One of China's top universities strengthened its partnership with Imperial, while President Alice Gast received an honorary professorship this week.
Tsinghua University and Imperial signed a strategic partnership this Tuesday, pledging to explore further exchanges and interactions between students, staff, entrepreneurs and senior leadership from the two world-class universities.
Imperial and Tsinghua already have a high volume of research collaboration, publishing more than 400 joint papers within the last five years. Beyond academic-to-academic partnerships, students from both universities take part in education and research exchanges.
President Gast, a distinguished chemical engineer, became an honorary professor of Tsinghua’s renowned Chemical Engineering Department. Alumni of the Department include President Xi Jinping, who visited Imperial as a part of his UK state visit two years ago.
After receiving the honour from the President of Tsinghua University Professor Qiu Yong, Professor Gast delivered a special lecture on "great universities in times of change", highlighting the importance of collaboration, excellence, patience and sharing.
The lecture was part of Tsinghua’s Global Visions series, hosted by Professor Zhao Jinsong, Chair of the Department of Chemical Engineering at the University.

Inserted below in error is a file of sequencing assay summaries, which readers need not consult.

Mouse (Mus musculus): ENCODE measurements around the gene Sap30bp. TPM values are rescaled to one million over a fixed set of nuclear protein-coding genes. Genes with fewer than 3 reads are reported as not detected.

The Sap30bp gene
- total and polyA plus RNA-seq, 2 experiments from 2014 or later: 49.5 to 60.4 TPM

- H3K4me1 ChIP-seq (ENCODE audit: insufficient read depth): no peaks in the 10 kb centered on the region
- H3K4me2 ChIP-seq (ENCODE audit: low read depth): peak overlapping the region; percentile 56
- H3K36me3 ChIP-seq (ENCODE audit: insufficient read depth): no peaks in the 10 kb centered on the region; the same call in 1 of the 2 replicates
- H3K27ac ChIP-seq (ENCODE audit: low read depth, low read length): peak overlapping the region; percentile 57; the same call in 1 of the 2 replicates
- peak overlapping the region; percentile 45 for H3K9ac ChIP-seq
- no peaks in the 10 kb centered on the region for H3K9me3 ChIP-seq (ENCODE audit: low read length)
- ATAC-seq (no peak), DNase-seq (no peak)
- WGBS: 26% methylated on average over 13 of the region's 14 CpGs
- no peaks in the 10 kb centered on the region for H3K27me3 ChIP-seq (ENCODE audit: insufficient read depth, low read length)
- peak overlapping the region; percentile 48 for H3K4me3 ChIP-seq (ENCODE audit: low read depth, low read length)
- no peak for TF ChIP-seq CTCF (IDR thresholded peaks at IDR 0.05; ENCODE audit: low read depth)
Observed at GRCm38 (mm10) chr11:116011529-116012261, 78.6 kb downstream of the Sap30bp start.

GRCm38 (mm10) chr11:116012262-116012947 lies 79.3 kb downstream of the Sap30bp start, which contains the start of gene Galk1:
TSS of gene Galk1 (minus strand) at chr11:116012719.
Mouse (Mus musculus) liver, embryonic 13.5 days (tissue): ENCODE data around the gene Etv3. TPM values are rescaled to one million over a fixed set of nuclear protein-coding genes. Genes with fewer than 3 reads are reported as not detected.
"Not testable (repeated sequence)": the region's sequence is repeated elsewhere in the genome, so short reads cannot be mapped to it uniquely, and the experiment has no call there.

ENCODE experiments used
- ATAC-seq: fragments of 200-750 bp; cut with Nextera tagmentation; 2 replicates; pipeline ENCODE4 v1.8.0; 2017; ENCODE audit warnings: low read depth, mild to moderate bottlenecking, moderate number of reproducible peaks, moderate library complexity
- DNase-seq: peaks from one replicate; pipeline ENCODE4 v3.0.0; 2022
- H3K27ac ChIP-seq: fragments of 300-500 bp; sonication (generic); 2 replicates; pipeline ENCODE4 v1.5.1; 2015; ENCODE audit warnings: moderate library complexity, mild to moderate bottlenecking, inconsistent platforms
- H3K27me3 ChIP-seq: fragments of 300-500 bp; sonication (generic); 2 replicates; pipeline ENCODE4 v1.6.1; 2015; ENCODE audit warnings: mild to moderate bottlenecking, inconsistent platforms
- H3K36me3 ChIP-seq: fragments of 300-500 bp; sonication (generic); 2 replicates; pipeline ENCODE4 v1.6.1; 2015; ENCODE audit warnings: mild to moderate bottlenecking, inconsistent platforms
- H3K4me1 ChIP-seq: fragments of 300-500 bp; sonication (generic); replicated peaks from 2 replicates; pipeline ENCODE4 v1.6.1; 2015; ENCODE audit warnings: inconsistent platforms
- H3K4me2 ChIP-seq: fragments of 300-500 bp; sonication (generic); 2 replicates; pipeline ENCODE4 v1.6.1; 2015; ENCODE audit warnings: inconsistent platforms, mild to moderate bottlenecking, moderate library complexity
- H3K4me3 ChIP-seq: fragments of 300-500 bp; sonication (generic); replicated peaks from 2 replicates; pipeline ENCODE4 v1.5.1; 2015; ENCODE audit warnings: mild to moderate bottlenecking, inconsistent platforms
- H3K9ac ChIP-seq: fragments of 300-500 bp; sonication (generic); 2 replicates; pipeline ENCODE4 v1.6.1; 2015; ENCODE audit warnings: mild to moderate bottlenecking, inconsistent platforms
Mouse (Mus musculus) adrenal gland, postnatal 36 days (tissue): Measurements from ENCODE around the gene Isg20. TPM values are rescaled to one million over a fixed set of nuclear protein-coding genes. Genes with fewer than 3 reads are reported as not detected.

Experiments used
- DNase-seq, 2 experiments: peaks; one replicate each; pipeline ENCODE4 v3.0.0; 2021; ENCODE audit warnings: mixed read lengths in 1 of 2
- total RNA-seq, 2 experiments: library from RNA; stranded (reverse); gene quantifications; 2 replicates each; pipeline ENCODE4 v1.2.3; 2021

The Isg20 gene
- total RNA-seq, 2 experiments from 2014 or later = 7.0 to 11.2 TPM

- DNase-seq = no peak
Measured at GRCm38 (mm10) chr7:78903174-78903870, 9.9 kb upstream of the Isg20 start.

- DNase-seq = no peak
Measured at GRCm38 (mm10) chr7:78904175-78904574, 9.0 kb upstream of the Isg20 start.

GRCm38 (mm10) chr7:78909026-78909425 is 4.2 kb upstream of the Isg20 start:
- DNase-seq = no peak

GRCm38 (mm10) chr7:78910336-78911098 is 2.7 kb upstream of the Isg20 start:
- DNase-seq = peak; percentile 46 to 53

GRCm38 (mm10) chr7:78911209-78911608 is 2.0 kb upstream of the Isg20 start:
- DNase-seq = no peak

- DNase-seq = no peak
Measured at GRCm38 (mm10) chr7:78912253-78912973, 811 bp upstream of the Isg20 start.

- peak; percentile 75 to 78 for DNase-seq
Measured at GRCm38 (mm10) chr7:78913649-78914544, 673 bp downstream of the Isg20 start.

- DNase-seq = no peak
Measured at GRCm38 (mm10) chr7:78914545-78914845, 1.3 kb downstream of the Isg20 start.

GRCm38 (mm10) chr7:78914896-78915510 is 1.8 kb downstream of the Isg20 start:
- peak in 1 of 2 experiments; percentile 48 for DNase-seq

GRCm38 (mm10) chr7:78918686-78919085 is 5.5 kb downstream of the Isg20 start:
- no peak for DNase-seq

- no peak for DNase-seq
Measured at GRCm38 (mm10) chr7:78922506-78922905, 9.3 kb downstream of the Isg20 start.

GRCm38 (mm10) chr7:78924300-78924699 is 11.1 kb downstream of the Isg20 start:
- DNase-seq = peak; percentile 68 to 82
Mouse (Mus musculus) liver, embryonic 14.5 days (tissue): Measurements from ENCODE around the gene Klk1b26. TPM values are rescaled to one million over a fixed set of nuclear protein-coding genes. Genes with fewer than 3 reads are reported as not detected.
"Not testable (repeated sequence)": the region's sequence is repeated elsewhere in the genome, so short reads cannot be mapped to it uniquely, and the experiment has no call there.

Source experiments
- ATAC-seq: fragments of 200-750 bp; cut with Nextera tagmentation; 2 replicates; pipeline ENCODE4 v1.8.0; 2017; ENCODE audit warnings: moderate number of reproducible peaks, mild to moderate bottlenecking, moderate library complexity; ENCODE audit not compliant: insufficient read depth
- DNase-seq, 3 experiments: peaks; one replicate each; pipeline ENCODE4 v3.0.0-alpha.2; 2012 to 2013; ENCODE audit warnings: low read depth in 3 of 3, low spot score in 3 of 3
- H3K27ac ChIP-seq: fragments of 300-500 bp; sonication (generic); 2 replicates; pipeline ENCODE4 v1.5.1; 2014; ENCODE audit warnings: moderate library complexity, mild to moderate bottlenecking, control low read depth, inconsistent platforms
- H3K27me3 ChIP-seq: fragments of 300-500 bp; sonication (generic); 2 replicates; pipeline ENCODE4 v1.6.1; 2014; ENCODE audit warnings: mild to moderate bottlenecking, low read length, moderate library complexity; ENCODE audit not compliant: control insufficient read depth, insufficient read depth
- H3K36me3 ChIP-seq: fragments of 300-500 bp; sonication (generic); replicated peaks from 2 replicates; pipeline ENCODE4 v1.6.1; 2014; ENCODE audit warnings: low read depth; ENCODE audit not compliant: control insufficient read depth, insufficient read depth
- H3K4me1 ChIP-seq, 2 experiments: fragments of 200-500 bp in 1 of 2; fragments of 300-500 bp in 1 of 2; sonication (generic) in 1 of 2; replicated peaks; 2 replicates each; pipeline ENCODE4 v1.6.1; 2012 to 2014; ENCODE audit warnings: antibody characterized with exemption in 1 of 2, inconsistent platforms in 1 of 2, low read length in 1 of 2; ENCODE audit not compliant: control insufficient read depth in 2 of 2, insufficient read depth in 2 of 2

Professor Gast told the audience of Tsinghua students and academics as well as many Imperial alumni that: “Tsinghua University and Imperial College London have a long history of collaboration. It began over twenty years ago and has grown stronger and more vibrant over the years. Today our two great universities are working together on research on biomedical imaging, nanotribology, microsatellites, computing, energy and a host of other areas.”
“In addition to research, we have established education links between our undergraduate and graduate students,” she added. “This past summer, 13 Imperial undergraduates participated in the learning and cultural programme hosted by Tsinghua. They described the experience with expressions like: ‘eye-opening and enriching’, ‘a great adventure’ and say things like: ‘I believe I am now a more international person’. This is what it is all about; using educational exchanges to allow students to open their eyes to other parts of the world, to become more international.
“Next summer doctoral candidates from Imperial will participate in the Imperial-Tsinghua Global Fellows Programme on Global Climate Change and Energy. And other Imperial and Tsinghua students will work together once again and develop lasting friendships through our Global Fellows Programme, Tsinghua’s Environment Summer School, International Summer Research Placement Exchange Scheme and other outstanding exchange programmes.”
Reflecting on the wider significance of UK-China academic collaborations, Professor Gast said: “Tsinghua and Imperial play an increasingly important role in today’s world. Like other research universities, we educate tomorrow’s leaders, provide solutions to pressing problems, and look beyond the immediate to advance the frontiers of knowledge.